Monday, July 9, 2007
Blackbeard Training Ride / July 7-8
The magic of rural night riding.
Five of us rode the 283K Blackbeard's Permanent this weekend: BobO, Dean, Wes, Byron and myself. We settled on a 10 p.m. start time. That gave the three riders heading to Paris Brest Paris an anticipatory taste of what that nighttime start will be like.
I made a round of lattes for one last bracing jolt of caffeine before we headed out.
The crew hit our busiest street within the first 2 miles, cruising through Raleigh’s Glenwood South district, where the odor of cheap beer and cheaper perfume hung in the sticky night air.
A run through downtown to east Raleigh, 8 miles on Poole Road, a right turn on Grasshopper Road and boom we were in the country.
For the next six hours, the world went quiet and black, illuminated only by the crazy dance of our headlamps.
Dean rolled up beside me as we headed down Covered Bridge Road, about 20 miles into the ride: “I feel like a kid,” he said.
I knew exactly what Dean meant. Night riding is as close as I can get to seeing life through the eyes of a child. As we sailed along on a dark ocean of asphalt, every sound, every smell was exotic. We were on our way to the New World.
Byron recognized one smell as we rode along the tobacco fields near Rock Ridge -- a sickly sweet chemical sprayed on the plants to prevent suckers.
“I worked in tobacco as a kid,” he said. “That smell always made me gag. Not a pleasant memory.”
I warned the crew that we might not see any services for 80 miles or so, and that proved to be the case. We stopped at a “24-hour” service station as we crossed the I-95, about 45 miles into the ride. Closed.
“It’s 24 hours,” Wes said. “Just not 24 hours in a row.”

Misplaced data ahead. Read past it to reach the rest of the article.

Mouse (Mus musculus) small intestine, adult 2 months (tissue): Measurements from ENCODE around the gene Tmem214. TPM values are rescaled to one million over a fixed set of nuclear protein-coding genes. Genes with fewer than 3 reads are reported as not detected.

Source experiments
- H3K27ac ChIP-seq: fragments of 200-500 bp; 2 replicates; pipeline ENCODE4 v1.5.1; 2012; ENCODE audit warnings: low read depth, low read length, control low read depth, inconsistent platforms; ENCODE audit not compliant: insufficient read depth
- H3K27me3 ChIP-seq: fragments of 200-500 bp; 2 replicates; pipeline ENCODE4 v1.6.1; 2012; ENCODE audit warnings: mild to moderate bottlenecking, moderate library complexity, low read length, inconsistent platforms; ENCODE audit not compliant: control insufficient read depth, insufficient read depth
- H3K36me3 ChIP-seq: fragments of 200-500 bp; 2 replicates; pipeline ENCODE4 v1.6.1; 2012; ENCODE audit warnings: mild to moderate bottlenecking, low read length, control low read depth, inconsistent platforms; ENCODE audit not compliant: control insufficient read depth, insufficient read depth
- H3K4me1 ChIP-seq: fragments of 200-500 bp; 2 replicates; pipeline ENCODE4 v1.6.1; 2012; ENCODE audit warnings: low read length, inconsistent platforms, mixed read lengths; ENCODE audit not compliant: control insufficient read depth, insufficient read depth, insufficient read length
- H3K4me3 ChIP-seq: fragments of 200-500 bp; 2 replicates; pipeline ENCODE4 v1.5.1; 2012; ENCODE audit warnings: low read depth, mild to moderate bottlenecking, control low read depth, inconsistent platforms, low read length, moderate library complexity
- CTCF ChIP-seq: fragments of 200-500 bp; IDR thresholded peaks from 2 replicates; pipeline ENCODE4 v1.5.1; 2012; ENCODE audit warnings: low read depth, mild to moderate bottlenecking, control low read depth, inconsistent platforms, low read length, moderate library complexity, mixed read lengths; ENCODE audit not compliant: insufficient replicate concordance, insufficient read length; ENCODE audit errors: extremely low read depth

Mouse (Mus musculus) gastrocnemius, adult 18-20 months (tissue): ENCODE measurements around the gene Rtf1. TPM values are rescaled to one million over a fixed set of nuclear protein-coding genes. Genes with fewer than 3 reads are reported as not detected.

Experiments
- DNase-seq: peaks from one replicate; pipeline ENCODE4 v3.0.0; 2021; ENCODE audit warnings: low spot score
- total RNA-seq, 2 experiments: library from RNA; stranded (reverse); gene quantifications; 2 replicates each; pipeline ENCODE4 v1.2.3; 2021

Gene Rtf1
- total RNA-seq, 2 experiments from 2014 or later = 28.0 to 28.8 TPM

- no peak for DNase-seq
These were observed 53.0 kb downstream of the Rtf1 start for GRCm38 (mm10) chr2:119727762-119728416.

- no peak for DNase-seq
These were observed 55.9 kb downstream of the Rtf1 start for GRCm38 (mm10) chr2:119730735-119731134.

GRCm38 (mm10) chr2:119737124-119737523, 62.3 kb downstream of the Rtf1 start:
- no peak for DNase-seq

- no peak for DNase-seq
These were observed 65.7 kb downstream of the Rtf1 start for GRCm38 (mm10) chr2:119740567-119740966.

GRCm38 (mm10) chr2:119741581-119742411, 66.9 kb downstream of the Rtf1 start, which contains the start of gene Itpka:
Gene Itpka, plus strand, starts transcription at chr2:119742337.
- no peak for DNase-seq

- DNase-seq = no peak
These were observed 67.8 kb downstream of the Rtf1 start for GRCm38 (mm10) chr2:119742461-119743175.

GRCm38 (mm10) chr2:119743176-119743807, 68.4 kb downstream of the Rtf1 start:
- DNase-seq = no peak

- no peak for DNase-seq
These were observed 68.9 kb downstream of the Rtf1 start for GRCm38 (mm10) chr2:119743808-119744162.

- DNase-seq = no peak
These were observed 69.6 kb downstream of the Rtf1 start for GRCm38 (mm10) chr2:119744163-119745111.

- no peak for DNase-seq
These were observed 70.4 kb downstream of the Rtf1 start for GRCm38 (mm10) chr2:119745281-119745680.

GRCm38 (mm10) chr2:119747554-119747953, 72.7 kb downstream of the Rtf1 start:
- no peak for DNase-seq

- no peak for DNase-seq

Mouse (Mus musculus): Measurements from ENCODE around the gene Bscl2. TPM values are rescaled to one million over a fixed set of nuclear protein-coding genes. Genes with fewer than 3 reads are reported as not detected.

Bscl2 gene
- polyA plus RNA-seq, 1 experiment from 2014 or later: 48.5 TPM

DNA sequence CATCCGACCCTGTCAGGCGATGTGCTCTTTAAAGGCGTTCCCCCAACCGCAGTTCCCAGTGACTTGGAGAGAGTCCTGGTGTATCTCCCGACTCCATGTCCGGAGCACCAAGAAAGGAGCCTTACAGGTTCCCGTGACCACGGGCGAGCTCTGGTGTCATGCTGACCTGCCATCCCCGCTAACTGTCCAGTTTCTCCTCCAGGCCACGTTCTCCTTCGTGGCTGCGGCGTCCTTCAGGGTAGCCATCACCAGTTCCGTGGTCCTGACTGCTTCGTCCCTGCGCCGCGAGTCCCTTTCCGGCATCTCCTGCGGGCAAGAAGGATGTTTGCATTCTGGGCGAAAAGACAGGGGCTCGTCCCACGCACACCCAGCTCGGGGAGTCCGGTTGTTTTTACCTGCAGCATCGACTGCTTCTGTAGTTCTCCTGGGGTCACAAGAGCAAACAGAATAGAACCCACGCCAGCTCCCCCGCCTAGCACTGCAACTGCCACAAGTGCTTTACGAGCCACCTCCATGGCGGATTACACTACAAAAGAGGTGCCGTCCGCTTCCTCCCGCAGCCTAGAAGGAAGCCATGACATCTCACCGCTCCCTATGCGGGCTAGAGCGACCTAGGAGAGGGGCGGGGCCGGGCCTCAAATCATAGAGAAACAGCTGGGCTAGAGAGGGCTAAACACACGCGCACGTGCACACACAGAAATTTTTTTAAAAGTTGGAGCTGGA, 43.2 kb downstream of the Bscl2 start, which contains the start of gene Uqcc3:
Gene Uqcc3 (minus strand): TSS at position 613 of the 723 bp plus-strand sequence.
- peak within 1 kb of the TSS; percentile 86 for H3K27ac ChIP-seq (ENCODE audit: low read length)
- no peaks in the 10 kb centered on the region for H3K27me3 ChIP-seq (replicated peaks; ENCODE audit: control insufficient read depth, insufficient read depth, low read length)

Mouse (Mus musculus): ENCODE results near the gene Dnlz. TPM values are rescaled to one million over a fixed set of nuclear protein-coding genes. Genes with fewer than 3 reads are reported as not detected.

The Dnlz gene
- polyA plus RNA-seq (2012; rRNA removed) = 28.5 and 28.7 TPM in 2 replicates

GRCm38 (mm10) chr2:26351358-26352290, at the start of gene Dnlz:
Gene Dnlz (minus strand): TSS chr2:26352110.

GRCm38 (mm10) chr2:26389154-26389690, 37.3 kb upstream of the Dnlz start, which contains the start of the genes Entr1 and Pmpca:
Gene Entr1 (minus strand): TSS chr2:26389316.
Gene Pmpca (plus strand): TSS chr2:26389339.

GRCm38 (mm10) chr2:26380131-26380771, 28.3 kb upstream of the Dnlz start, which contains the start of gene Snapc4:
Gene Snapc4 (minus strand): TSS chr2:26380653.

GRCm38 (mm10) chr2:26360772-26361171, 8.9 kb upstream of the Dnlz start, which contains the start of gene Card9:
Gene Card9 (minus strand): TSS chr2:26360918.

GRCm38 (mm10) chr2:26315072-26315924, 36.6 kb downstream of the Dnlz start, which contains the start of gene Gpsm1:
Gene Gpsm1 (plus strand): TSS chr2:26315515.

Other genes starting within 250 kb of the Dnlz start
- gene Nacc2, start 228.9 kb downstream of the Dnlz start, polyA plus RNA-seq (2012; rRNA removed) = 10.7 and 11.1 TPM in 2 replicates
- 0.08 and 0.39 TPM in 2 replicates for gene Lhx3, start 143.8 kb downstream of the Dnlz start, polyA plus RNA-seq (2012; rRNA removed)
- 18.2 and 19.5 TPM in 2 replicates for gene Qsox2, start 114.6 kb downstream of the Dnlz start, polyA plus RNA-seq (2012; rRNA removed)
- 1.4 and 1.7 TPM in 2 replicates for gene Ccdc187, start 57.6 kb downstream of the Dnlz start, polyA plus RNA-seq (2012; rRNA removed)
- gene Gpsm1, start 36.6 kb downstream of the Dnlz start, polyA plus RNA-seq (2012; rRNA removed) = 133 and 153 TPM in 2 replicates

We drew a crowd as we filled our water bottles and Camelbaks at a faucet out front. At least four cars pulled up, perhaps drawn like moths to the only signs of life in a five-mile radius.
Throughout the night the dogs were spooked by our presence. They howled ferociously as we rolled past, but few strayed from their front porches for a closer encounter.
We made impressive time through the night, regularly hitting 20 mph on several flat straight roads.
We found our first open store in Winterville at mile 82. The store clerk did not bat an eye at the sight of five cyclists arriving at that time of the morning, and he did not ask a single question about where we were from or where we were headed. An extraordinary lack of curiosity or an impressive respect for personal privacy? Dunno. I didn’t ask.
As we ate Powerbars and drank Coke on the front sidewalk, a local rolled up on a one-speed cruiser. He bought a pack of smokes and took his cruiser off into the night.
The sky lightened as we neared Grimesland, just past the century mark, and by the time we reached Washington at 6 a.m. we’d seen the dawn of a new day. We got our cards stamped at the Travel Store, then detoured off-course to the local McDonalds.
Three of the crew had begun to complain about stomach issues, but everyone managed to choke down a biscuit or hash brown.
Breakfast over and stomachs secure, we headed back to the course, following Bike Route 2 for the remaining 100K.
We had an easy 10-mile roll into Bath, Blackbeard’s former hometown where a new breed of pirate, the land developers, appear to have set up shop. From there, a few of us tested tired legs, laying down a 20-plus average on the 13-mile stretch to Bellhaven, where we stopped for drinks and a few photo ops.
Here's a shot of Bob and Dean at the Bellhaven rest stop....
And one of Wes and Byron...
Nothing notable about the last section from Bellhaven to Swan Quarter, except the road itself, which has more bad cracks than a Rodney Dangerfield movie. A constant eyetooth-rattling, wrist-jarring buh-bump, buh-bump, buh-bump.
Wes took the King of the Mountain points by outsprinting a lackluster field up the Intracoastal Waterway bridge.
Here’s a shot from the top.
If the roads were a little bumpy, at least the weather held. Cloud cover sheltered us from the sun, and the wind, which can be a fierce adversary across the exposed wetlands, took the morning off.
Our little group splintered as a couple horses raced to the barn. The frontrunners reached the ferry at 11, with the others arriving a few minutes behind.
We got our cards signed by the sweet woman working the ferry window, and got drinks from another sweet woman, Dean’s wife Deborah, who met us at the ferry station.
We washed off the stink and the road grime with cold hose showers behind the ferry station. Nothing says good morning like 70-degree water. We were kids again in the backyard sprinkler.
Our day accomplished before noon, we loaded up the bikes and headed buh-bump buh-bump home.
Another great training ride with good friends.